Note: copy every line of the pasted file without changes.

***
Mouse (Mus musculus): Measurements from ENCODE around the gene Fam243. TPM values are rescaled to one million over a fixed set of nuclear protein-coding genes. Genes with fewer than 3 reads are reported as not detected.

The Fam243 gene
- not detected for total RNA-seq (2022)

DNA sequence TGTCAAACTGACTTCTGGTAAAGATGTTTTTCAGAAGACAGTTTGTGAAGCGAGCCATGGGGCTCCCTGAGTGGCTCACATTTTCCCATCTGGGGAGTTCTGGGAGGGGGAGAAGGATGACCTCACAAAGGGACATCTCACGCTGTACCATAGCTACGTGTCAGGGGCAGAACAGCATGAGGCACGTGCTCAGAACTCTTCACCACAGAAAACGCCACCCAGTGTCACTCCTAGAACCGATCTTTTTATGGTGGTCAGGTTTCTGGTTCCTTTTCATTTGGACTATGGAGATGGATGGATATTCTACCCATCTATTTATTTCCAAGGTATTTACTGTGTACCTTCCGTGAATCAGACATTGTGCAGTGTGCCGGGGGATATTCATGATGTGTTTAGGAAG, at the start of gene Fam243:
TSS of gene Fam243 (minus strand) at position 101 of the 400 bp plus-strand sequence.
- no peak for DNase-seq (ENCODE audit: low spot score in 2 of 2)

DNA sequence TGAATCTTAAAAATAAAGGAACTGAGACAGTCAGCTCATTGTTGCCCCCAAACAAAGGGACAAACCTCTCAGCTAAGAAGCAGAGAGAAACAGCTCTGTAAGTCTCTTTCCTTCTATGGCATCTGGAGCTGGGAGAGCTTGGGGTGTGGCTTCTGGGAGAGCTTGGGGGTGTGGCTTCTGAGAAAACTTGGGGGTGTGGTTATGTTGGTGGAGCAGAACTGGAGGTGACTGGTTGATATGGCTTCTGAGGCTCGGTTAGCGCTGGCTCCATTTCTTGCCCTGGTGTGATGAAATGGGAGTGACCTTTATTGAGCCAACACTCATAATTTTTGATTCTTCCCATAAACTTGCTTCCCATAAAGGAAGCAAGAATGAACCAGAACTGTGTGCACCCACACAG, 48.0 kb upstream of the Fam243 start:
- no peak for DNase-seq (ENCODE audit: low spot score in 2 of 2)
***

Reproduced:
Mouse (Mus musculus): Measurements from ENCODE around the gene Fam243. TPM values are rescaled to one million over a fixed set of nuclear protein-coding genes. Genes with fewer than 3 reads are reported as not detected.

The Fam243 gene
- not detected for total RNA-seq (2022)

DNA sequence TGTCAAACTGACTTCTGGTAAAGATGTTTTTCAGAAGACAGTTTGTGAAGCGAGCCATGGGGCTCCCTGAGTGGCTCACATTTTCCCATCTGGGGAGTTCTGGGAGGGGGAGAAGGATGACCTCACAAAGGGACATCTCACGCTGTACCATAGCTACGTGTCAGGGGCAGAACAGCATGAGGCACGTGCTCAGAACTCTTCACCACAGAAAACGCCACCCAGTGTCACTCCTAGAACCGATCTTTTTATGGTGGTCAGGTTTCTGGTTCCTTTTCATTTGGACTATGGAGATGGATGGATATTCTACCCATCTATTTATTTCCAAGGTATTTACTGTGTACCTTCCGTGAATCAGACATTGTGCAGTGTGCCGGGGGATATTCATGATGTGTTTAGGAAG, at the start of gene Fam243:
TSS of gene Fam243 (minus strand) at position 101 of the 400 bp plus-strand sequence.
- no peak for DNase-seq (ENCODE audit: low spot score in 2 of 2)

DNA sequence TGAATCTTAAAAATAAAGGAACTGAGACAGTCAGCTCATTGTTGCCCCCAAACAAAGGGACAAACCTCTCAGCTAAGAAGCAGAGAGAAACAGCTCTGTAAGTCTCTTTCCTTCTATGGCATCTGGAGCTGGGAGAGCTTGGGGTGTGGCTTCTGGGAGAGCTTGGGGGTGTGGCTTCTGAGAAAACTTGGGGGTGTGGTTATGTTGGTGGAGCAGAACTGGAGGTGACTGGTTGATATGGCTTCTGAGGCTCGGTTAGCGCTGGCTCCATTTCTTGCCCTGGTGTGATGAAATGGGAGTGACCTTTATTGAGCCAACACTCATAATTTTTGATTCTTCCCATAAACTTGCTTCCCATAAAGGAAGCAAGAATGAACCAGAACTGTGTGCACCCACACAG, 48.0 kb upstream of the Fam243 start:
- no peak for DNase-seq (ENCODE audit: low spot score in 2 of 2)